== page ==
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Monday, 20 December 2010

Airbrushing history

It happens whenever somebody comes along and cleans up an old painting. The example above is, of course, from the Sistine Chapel restoration project of the '80s and '90s. One critic will say, "This reveals the true genius of Michaelangelo!" while another will say, "We used to say Michelangelo was a genius because we liked the old paintings; these new versions look like poster paints!"

A fair point. The Author is dead, after all. It is the work that stands alone, and on which we rest our judgement. I was reminded of this recently while talking about the poor fit between the Dragon Warriors rules and the world of Legend (as I see it) and the guy I was talking to said they seemed like a perfect fit to him, because his version of Legend was a fairly high-fantasy medieval place with orcs and hobbits. That's all he'd ever known, and he liked it.

So, in the interests of balanced reporting, I thought I'd seek out the opinion of my 28-year-old self when flushed with the pride of having actually managed to get a role-playing game into high street bookstores. This was an advertorial that appeared in White Dwarf #72 (December 1985):


This being White Dwarf, we figure our Dragon Warriors advertisement ought to amount to a bit more than a pretty picture and a string of wild claims. Dwarf readers are RPG enthusiasts, so presumably you'd rather have some hard facts, some real details about the game. Of course, since this is an ad - and we are the authors of Dragon Warriors - you can't exactly expect objectivity. So will you settle for reasoned argument?

Dragon Warriors is the new fantasy role-playing game. (Fact.) There have been several new games recently, so does the market need another? Absolutely! Taking a look at some of the other FRP games that have come out over the last couple of years, we were beginning to get a feeling of deja vu. A lot of the game systems were just old rules rehashed, and the approach always seemed to stress technicalities and dice-rolling at the expense of intrigue and action. The only thing about each new game that really changed was the price. They kept getting more expensive!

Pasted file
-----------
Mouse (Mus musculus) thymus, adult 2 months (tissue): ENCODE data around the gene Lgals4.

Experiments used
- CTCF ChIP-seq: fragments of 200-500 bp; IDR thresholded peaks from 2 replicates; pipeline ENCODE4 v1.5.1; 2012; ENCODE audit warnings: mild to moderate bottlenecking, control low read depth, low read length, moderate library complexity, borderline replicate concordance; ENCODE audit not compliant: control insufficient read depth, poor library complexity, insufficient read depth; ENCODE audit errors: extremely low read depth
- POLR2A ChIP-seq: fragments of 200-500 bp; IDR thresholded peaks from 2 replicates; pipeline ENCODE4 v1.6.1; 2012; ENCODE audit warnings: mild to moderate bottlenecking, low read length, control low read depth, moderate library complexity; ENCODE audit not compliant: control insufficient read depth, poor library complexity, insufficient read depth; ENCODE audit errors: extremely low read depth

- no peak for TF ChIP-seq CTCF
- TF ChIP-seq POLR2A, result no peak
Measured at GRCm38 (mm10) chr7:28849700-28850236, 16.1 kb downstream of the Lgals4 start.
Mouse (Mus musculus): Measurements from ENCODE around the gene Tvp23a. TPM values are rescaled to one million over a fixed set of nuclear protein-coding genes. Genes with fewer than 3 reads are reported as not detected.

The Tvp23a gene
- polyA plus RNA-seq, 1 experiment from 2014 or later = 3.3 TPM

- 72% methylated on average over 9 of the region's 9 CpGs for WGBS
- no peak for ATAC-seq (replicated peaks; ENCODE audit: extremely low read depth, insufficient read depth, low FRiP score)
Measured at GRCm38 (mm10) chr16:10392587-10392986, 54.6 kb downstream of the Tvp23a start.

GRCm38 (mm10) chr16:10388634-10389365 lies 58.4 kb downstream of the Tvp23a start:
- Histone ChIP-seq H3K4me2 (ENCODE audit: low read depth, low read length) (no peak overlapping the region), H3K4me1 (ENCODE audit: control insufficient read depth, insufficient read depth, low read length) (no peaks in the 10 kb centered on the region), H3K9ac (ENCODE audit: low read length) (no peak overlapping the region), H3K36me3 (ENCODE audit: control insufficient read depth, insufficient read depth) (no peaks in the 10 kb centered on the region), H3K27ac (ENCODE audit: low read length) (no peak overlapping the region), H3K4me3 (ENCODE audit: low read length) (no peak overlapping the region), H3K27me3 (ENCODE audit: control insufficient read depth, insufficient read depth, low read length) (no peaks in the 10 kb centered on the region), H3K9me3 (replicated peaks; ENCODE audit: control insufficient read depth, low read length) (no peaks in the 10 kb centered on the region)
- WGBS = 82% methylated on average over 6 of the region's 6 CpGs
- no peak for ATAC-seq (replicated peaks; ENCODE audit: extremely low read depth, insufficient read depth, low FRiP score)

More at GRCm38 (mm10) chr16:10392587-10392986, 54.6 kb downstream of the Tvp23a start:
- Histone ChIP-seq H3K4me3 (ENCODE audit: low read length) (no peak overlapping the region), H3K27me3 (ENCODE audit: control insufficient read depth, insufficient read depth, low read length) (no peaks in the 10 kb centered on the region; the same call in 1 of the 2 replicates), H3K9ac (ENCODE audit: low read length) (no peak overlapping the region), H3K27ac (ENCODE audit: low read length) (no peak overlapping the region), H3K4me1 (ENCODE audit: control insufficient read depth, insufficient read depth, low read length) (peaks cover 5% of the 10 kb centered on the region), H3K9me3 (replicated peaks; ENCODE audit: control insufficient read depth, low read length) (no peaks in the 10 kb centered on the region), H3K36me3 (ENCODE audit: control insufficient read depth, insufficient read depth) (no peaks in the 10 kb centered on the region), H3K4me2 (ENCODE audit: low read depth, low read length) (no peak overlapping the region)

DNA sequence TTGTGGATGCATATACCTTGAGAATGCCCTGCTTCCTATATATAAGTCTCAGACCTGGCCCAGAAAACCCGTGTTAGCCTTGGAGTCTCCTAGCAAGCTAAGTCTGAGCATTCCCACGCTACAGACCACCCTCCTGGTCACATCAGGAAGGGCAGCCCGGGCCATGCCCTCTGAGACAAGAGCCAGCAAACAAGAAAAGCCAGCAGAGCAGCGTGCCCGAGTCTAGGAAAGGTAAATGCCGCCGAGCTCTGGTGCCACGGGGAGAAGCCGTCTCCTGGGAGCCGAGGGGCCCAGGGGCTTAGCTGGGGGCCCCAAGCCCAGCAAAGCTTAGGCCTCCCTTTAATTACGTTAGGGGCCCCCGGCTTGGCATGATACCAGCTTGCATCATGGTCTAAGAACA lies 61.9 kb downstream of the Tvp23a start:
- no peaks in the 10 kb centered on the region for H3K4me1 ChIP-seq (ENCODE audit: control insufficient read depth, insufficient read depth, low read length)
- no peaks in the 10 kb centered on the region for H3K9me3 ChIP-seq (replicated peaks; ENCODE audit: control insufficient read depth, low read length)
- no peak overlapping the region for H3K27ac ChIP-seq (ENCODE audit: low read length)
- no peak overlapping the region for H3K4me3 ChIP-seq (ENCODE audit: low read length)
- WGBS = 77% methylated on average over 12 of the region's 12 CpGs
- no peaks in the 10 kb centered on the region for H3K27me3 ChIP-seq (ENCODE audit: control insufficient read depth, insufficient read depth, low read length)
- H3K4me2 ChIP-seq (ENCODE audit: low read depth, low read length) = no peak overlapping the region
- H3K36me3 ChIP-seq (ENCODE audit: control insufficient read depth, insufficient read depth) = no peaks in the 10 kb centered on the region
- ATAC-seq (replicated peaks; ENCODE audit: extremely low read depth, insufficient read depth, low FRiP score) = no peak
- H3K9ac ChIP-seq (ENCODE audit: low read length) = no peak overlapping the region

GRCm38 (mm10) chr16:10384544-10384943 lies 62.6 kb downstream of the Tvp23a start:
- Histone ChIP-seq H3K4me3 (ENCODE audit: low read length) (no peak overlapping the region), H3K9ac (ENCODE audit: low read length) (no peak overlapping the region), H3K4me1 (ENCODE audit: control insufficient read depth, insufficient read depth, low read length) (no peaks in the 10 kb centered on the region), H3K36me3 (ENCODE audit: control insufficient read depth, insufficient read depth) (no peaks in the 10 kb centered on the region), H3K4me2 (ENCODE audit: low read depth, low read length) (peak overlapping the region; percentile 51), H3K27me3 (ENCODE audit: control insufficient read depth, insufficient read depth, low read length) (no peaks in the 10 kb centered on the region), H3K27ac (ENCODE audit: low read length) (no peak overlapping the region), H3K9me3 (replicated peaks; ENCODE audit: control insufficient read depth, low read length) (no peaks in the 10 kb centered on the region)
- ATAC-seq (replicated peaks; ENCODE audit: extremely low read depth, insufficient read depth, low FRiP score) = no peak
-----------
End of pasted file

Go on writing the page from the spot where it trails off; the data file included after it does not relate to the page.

We decided that the time had come for a next generation fantasy game. One that was affordable. (Who wants to pay £15.00 for a game they may not like, plus another £5.00 for every new scenario pack?) Hence Dragon Warriors - a very complete set of rules and a total of six scenarios for £5.25 in all. If you want to just try out the game, Book One has been written to stand on its own. It includes the essential rules, monsters, campaign map, adventure and tactical hints, plus an introductory adventure, all in one volume, all for £1.75. If any other game beats Dragon Warriors for value, we haven't seen it.

It's not enough to be the cheapest, of course. We also wanted Dragon Warriors to be the best. With ten years role-playing experience behind us, trying out a lot of different systems, we've come to some conclusions about how to create a good set of rules. They must be easy to use but convey the feeling of a convincing `fantasy reality': simple but not simplistic. Dragon Warriors had to handle the nuts and bolts (melee, tactics, magic) efficiently, without the need for lots of complicated charts.